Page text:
Though little is left of its original palaces and temples, Asuka is at the center of Japan’s history as the home of the first emperor and the roots of Buddhism. Now, its natural assets draw visitors: rolling hills and terraced rice paddies that hark back to simpler times. Gazing across the rich green fields acts as an instant de-stressor.

Experience Asuka

Local Insights

Asuka Ruby Strawberries

The Asuka Ruby, is a variety of strawberry cultivated in Nara’s Asuka region. Named after the gemstone for their ruby red flesh, the plump berries are renowned for balancing sweetness with acidity. Thanks to greenhouses, they are in season from January to May, with many pick-your-own opportunities at local farms.

So (Ancient Cheese)

With the introduction of Buddhism, Emperor Tenmu forbade the eating of meat in 675. Instead, a simple cheese was developed as an acceptable protein. It is believed that So may have come from Mongolia along the Silk Road. Made without any additives, it tastes a little like caramel. Learn more about Nara's unique cuisine.

Illustrated Map for PC
Illustrated Map for

Good to Know


Best Time to Go

With terraced rice fields and rolling hills colored in vibrant hues of green, summer is an excellent time to explore Asuka. For those planning to cycle the area, autumn may offer a more agreeable climate. Rice paddies also turn a beautiful burnt golden color in this season. If visiting in spring, don't miss the cherry blossom at Ishibutai Tumulus.


Getting Around

Renting a bicycle is a leisurely way to take in the sights. Asuka Rental Cycle has several branches and visitors can return bicycles to any of them. The Akakame Loop Bus is another easy way to get around with one-day passes available. Groups may want to consider taking taxis, which can be caught from one of the nearby train stations. Tourist information offices like Nara Visitor Center & Inn can help arrange taxi charter, too.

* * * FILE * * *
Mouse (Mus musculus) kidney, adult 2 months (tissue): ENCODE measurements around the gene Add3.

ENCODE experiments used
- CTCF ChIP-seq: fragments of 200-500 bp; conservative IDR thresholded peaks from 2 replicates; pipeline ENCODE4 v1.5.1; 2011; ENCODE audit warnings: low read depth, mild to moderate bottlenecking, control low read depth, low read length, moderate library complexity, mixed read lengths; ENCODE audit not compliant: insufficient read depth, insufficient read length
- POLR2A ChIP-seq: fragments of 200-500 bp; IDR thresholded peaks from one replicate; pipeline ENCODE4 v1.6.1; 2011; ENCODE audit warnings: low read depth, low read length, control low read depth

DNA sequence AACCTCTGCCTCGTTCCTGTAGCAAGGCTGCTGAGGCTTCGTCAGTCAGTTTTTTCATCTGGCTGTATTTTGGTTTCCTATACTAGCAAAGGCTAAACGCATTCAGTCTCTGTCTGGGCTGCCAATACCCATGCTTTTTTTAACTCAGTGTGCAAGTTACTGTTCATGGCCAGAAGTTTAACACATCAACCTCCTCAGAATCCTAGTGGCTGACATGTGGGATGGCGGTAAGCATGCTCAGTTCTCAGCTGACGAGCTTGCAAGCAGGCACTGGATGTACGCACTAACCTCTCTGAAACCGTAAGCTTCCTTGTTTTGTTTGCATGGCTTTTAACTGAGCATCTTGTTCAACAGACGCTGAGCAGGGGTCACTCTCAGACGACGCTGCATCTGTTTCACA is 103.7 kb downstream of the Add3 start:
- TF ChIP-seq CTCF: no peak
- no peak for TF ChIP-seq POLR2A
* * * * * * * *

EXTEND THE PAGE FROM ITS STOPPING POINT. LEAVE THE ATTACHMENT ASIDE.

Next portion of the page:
Travel Tips

Although certain attractions are within walking distance of one another, renting a bicycle or making use of the local bus service is the best way to use time effectively. If you do decide to explore on two wheels, consider an electric battery-powered bicycle for help with some of the hills.

Other Tips

With a wide range of things to see and do in Asuka alone, and additional options such as Kashihara Jingu Shrine and Imaicho in neighboring Kashihara, a half-day trip will leave you feeling like you've missed out. To cover everything, set aside a full day or stay overnight.

Getting to Asuka

Asuka Station is one of several stations in the area and the most centrally located. It can be reached on the Kintetsu Line in around an hour. Depending on where you want to visit, Okadera or Kashiharajingu-mae stations may be more convenient.

From Kintestu-Nara Sta. to Asuka Sta. : approx 1 h 6 min
From Kintestu-Nara Sta. to Asuka Sta. : approx 1 h 6 min


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